PARLIAMENT will soon pass the Traditional Courts Bill into law but the people it will affect most claim they were not consulted.
Organisations and committees representing people from rural areas this week met in Yeoville, Johannesburg, to raise their concerns about the proposed bill.
"I believe it will take us back because traditional courts are oppressive and biased," said Solomon Mabuza of Mpumalanga.
The bill was introduced last year with the intention of providing people with access to justice. But it has attracted significant debate and criticism from various quarters.
Mabuza said if the bill were passed it would undermine the Constitution because it discriminated against women and the youth.
Miriam Mateza of Gcina Tribal Authority in Eastern Cape told her story to show how traditional courts dealt with issues.
"I bought land from the Transkei Development Corporation (TDC) in 1983 but after three years the chief confiscated it," Mateza said.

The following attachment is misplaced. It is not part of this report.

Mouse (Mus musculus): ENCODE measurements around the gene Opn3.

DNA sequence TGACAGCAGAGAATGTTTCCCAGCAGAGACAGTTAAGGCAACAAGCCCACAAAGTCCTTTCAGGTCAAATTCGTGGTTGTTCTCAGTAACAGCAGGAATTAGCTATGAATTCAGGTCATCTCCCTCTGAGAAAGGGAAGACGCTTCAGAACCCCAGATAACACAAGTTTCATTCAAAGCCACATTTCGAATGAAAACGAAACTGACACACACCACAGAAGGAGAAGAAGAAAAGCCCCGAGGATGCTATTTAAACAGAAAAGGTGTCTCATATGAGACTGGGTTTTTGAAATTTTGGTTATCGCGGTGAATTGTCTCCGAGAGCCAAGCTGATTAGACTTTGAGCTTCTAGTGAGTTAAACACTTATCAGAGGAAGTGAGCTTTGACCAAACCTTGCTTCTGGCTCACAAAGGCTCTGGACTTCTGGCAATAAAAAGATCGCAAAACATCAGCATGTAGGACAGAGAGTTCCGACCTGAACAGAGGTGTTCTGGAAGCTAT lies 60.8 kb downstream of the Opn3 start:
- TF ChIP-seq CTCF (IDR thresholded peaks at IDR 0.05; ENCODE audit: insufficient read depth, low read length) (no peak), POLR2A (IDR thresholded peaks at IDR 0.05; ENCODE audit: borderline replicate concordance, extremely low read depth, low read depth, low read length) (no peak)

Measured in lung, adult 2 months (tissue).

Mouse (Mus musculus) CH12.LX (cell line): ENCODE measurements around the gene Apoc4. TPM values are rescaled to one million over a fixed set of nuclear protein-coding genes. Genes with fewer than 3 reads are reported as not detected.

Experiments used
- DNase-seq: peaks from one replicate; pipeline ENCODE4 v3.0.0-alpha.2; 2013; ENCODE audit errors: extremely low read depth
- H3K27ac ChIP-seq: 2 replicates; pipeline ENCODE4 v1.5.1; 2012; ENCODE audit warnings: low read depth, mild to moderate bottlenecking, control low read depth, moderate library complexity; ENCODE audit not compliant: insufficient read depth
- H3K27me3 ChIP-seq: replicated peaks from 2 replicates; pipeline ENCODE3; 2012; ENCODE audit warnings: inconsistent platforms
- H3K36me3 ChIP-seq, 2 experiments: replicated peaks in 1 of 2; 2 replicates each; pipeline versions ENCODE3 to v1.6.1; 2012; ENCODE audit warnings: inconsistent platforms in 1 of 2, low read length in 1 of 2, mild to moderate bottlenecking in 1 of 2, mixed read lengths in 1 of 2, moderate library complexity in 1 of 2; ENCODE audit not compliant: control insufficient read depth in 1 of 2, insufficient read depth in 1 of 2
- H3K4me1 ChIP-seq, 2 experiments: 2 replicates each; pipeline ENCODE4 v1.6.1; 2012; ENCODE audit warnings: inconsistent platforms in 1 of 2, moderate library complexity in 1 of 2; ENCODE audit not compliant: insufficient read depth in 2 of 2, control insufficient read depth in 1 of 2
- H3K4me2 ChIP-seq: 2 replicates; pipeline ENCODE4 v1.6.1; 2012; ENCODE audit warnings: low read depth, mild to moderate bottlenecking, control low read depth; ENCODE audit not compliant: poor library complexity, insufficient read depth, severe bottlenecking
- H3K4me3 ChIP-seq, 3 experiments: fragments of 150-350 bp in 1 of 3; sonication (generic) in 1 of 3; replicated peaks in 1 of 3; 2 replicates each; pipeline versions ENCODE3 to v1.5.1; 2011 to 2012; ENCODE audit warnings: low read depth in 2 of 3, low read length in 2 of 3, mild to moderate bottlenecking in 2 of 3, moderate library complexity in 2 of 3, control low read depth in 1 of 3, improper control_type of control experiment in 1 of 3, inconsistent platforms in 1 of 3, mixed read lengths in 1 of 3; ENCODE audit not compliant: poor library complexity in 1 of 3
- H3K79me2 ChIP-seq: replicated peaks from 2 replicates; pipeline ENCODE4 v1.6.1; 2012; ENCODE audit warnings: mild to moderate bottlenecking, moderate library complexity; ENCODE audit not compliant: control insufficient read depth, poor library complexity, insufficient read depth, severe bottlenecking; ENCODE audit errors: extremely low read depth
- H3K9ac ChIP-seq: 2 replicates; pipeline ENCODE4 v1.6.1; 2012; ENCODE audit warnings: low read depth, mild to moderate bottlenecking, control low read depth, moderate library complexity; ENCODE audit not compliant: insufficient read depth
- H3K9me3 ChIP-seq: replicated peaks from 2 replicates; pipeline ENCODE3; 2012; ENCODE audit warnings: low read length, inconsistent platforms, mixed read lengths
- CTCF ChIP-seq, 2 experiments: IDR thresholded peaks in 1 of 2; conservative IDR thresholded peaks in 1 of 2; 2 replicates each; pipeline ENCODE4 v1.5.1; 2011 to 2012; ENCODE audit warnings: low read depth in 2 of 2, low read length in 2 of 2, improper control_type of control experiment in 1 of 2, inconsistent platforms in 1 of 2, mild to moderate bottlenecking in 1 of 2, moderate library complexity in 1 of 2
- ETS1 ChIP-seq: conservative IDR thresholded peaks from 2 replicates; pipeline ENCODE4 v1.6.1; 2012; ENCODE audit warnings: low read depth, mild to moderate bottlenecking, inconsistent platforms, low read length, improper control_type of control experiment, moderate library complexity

She said the chief told her that no woman in his area could own land.
"He told me: 'Who do you think you are? Have you seen a woman owning land?' He then subdivided it and gave his people stands to build houses."
Her double-storey house and a supermarket were burnt down.
"They said I was teaching other women to be disrespectful and I was chucked out of my home. I lost everything," she said.
Mateza said when she showed the chief the title deed to prove ownership she was told "it did not matter".
She said she had lodged a claim with the Land Claims Court and Land Affairs Department but had not got back her land.
Moses Ntombela of Babanango in KwaZulu-Natal said traditional leaders at times interfered in issues that had nothing to do with them.